Food & Drink

Review: Hale Yeah Kitchen has surf & turf food truck fare that’s unexpectedly elegant

In the past four years, I’ve sampled the wares of more than 50 food trucks. I’ve nibbled, gnawed and slurped my way across the colorful and ever-changing gastronomic landscape, from barbecue to beignets, from Chinese dumplings to Lithuanian chicken pastry, from Venezuelan arepas to Israeli shakshuka.

I’ve tasted a rainbow of flavors, textures and styles: sweet, savory, spicy, creamy, crispy, chewy and comforting, just to name a few.

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Hale Yeah Kitchen’s pan-seared scallops are served three to an order over Asian slaw. Juli Leonard jleonard@newsobserver.com

But I can think of only one dish I’ve ever gotten from a food truck that I’d describe as elegant: pan-seared scallops at Hale Yeah Kitchen. Mind you, I’m not talking about the presentation. The scallops are served over Asian slaw in a foil-lined paper tray. This is a food truck, after all.

But you could close your eyes after biting into one of these scallops, and easily imagine that you’re sitting in a fine dining restaurant. I mean, these beauties are huge (U-8 to U-10, for you shellfish aficionados), and they’re cooked precisely to the point where the innermost part of their briny-sweet flesh turns opaque beneath a textbook sear. Served three to an order, they’re pricey by food truck standards ($16), but a bargain compared to restaurant prices.

You’ll also get your money’s worth if you spring for the $15 New England lobster roll. The lobster — mostly sizable lumps, lightly dressed in mayo — is so generous that it spills out of the traditional grilled-to-order split-top bun when you pick it up.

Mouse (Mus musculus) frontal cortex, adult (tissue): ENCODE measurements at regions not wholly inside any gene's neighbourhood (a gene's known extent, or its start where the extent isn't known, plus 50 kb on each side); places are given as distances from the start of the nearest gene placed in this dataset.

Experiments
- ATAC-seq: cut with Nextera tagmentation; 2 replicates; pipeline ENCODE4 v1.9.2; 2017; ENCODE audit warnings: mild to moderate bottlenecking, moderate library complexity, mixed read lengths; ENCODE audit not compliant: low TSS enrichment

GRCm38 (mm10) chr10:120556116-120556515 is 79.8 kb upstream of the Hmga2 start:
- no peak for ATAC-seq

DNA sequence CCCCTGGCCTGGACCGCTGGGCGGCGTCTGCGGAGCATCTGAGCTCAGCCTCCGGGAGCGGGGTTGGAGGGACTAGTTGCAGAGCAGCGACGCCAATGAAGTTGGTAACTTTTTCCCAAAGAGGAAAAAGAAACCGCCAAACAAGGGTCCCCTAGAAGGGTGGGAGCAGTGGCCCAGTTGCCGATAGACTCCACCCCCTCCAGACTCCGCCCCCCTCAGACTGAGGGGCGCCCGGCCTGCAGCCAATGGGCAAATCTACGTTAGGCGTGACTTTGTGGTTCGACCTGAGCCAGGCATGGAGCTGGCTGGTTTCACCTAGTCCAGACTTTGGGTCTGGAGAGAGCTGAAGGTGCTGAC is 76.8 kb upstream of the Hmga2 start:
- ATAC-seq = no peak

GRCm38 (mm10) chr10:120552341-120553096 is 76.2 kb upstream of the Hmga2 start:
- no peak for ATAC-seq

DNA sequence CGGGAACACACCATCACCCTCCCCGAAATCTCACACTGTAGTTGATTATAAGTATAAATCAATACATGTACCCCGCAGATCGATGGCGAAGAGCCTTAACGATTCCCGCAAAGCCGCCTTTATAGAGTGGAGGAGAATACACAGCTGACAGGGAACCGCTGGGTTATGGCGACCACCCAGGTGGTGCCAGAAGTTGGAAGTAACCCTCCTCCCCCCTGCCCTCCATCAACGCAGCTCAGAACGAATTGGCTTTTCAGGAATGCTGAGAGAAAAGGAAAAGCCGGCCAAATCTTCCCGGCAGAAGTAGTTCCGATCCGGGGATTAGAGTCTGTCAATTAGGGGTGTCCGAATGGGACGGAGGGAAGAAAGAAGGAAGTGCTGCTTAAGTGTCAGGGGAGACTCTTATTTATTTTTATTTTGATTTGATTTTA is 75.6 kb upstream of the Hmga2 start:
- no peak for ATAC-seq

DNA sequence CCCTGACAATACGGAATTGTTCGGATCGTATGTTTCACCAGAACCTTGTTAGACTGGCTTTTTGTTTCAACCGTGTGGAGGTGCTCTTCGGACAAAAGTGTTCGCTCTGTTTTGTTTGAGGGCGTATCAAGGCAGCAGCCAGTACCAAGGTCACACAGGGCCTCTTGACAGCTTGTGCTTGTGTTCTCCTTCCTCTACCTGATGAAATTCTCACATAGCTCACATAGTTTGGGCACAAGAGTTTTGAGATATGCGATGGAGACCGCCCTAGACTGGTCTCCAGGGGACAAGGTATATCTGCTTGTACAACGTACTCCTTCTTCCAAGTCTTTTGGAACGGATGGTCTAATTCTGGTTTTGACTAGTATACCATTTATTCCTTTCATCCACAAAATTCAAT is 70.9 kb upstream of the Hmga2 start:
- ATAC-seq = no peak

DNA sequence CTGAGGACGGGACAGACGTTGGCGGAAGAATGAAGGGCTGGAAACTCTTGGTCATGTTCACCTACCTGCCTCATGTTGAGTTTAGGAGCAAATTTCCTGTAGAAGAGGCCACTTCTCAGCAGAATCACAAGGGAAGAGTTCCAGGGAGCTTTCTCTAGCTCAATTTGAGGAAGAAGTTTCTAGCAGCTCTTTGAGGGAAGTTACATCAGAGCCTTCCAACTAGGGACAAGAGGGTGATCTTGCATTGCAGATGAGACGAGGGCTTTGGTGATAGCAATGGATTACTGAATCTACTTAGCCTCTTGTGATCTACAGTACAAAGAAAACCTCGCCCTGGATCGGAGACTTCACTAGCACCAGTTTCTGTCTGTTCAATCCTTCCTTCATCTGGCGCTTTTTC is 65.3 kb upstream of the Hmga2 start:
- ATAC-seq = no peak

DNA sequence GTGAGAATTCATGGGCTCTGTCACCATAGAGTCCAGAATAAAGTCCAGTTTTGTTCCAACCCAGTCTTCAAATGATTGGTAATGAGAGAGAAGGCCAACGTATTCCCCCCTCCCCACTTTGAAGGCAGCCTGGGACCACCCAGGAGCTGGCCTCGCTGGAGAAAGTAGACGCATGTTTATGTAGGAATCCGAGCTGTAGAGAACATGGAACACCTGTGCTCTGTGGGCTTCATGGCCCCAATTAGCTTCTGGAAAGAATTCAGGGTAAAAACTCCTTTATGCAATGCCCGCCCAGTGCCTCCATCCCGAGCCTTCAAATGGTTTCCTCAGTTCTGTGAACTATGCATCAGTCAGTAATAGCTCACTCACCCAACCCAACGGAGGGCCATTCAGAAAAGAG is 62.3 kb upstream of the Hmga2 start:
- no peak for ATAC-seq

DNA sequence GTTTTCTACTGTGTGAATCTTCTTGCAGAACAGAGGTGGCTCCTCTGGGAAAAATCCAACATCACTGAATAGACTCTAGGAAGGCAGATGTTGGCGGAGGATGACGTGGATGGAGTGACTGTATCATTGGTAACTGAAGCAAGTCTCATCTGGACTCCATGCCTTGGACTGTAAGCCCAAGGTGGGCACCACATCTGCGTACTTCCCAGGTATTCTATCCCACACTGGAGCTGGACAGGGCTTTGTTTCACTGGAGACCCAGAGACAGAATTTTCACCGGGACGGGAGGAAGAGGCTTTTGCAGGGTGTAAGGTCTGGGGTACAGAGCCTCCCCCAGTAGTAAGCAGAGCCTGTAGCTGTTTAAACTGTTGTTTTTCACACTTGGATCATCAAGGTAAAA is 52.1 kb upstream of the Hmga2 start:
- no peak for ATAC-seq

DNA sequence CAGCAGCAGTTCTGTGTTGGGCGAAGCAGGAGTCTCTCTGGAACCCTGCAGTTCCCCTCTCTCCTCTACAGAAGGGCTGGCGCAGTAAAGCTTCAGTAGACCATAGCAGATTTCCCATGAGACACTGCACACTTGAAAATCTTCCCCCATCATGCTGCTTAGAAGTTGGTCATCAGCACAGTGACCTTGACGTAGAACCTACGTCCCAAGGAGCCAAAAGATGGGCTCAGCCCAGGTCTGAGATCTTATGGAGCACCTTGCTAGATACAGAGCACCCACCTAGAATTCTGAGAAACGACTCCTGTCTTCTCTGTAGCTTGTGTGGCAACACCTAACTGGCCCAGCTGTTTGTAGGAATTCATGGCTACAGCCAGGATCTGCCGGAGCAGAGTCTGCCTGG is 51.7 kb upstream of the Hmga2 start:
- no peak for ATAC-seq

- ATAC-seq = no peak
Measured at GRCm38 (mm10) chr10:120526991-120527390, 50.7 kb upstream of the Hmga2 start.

If you’re so inclined, you can opt instead for a warm lobster roll — an offering that will come as no surprise when you learn that owner/chef Patrick Hale grew up in Connecticut, where the warm version is favored.

Hale started the truck a year ago with his wife, Cheryl, who works at Research Triangle Park by day and is the friendly order taker in the truck’s window in the evening.

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Hale Yeah Kitchen sells both the New England lobster roll and a warm lobster roll an offering that will come as no surprise when you learn that owner/chef Patrick Hale grew up in Connecticut, where the warm version is favored. Juli Leonard jleonard@newsobserver.com

Scallops and lobster rolls are just a couple of options on a menu that Cheryl Hale aptly describes as “surf and turf.” You’ll typically see a handful of sandwiches (fried flounder, grilled chicken, 7-ounce rib-eye) and a hodgepodge of other nibbles (corn dog, pork egg rolls, and a very good cucumber salad with feta cheese) listed on the whiteboard by the window.

Missing from the menu when I was there was a cheesecake that I’d heard rave reviews about. Now that I know that it’s made from Patrick Hale’s grandmother’s recipe (he describes it as “an old English recipe, lighter than New York-style”), I’m more eager than ever to pay a return visit to Hale Yeah Kitchen. Maybe next time I’ll venture into the “turf” side of the menu.

Who am I kidding? There’s no way I’ll be able to resist an encore performance of those scallops. Or maybe the lobster roll. Okay, both.

Hale Yeah Kitchen

Prices: sandwiches $8-$10, lobster roll $15, scallops $16

Social media: facebook.com/haleyeahkitchenllc and twitter.com/haleyeahkitchen

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